Located between Piazza D’Azeglio and Piazza Santissima Annunziata is a palazzo that is unique in Florence – a spectacular demonstration of how aesthetic canons can change.
During the Renaissance no-one would ever have thought of creating so eclectic and idiosyncratic a façade for a palazzo, but by the end of the sixteenth century adherence to the rules was much less strict. The Mannerist painted Federico Zuccari did not stay in Florence a long time, though he did paint the huge (now restored) fresco of The Last Judgement in the cupola of the Duomo. For some time, he lived not far from here – in Via Capponi, next-door to the house occupied by Andrea del Sarto (whose residence here is now commemorated by a plaque). However, Zuccari then decided to build himself a home, in a Mannerist style that would be a public affirmation of his personality as an artist, Thus, in the years 1578-79 he created this house, with a façade that is more like a pastiche rather than a composition, as its various components are organised in a very theatrical manner: panels of bare brisk and clocks of unfinished rock alternated with polished blocks of stone, bas-reliefs depicting the symbols of Painting, Architecture and Sculpture, windows with opulently decorated gratings, two niches, stone benches at pavement level and a cartouche (now covered with roughcast) which Zuccari was to have adorned with a fresco.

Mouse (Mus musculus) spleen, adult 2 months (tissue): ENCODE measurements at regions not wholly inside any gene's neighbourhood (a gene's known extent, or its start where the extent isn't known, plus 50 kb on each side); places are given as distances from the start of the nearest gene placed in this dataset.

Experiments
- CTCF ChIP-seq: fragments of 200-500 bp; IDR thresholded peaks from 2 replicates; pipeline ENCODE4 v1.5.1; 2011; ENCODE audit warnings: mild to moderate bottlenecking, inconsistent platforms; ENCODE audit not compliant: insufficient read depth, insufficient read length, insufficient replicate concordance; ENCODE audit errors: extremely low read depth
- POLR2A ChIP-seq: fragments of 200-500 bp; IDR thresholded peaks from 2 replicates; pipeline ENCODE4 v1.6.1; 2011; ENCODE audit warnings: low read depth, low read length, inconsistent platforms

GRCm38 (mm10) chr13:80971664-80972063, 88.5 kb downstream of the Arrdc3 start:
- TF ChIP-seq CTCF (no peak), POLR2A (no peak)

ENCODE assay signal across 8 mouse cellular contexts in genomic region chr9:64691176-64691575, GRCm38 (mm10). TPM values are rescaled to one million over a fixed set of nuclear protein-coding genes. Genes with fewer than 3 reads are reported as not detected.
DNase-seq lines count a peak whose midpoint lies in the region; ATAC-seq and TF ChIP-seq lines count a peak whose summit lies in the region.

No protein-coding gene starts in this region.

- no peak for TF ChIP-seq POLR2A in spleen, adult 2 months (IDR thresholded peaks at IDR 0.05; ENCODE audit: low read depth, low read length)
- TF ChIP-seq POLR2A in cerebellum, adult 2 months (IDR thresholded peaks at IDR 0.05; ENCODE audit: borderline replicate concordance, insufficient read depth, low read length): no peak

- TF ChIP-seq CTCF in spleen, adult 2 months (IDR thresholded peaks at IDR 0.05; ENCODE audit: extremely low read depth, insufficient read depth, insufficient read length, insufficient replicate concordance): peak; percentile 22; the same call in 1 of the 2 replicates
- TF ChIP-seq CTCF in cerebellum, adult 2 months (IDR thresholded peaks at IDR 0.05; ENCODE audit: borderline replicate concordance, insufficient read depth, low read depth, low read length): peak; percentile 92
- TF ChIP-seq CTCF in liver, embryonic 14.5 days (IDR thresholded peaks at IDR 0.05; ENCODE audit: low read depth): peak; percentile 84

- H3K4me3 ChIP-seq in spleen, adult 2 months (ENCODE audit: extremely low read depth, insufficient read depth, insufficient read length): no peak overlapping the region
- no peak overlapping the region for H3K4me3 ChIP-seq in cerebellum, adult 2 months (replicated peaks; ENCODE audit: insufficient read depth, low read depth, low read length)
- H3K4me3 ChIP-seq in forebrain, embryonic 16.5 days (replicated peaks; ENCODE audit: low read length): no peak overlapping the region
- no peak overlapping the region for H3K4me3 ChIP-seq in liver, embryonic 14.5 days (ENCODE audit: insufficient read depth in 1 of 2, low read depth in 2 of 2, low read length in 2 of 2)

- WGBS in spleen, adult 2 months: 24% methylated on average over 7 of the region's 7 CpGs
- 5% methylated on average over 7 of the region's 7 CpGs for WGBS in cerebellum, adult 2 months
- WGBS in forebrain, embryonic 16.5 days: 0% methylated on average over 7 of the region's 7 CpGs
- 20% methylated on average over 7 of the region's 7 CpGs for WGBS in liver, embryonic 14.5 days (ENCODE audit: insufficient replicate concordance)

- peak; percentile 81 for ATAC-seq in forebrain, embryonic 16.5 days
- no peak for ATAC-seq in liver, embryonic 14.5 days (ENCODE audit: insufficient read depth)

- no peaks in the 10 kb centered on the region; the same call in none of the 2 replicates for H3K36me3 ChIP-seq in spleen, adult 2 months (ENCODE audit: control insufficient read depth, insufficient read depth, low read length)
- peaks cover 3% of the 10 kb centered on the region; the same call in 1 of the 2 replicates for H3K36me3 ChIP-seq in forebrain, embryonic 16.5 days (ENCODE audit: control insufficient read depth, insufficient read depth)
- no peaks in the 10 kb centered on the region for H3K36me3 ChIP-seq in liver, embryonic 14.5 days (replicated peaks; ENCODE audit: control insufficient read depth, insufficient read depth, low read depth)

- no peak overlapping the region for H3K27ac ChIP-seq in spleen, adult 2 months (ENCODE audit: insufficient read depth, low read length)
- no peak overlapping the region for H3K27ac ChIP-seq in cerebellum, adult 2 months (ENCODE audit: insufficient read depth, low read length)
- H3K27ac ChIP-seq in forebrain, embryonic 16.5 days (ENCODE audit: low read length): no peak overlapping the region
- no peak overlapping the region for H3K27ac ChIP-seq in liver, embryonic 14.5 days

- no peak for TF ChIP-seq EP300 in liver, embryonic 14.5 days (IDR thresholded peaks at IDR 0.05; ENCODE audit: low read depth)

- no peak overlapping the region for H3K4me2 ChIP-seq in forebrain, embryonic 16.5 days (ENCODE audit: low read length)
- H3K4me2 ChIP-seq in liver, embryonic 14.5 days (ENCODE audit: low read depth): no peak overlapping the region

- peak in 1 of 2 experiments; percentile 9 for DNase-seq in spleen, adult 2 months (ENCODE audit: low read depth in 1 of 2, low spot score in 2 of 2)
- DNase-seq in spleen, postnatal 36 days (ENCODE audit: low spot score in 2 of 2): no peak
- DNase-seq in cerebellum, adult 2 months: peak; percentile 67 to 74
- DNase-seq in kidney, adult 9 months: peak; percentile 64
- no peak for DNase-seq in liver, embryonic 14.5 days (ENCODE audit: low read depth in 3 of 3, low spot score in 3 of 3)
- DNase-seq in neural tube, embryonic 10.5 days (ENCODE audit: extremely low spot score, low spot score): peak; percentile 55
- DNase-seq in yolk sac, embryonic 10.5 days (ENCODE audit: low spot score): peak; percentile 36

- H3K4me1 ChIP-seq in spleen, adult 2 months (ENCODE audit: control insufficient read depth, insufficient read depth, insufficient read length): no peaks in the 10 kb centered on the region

This whole façade is the frontage to a tall narrow building that appears even more incongruous when one looks at the other structures in the quiet street. If Zuccari aimed to leave some unusual and indelible record of his passage through Florence, then he certainly succeeded.
Today, the Palazzo Zuccari houses the Kunsthistorisches Institut. At present, Florence’s most influential foreign-run institute for art history studies, it has one of the best specialised libraries on this subject – with more than 300,000 books and a thousand or so specialist magazines which would be difficult to find anywhere else. There is also an immense collection of photographs of Italian art. A highly esteemed centre of research, this institute has been in existence since the end of the nineteenth century, and its academic rigour is in a sense a counter-balance to the sheer exuberance of Zuccari’s façade.
So next time you are in Florence, seek out this unusual Palazzo – it is certainly an interesting, if not a little perplexing architectural treasure.
(Adapted in part from Secret Florence by Niccolò Rinaldi)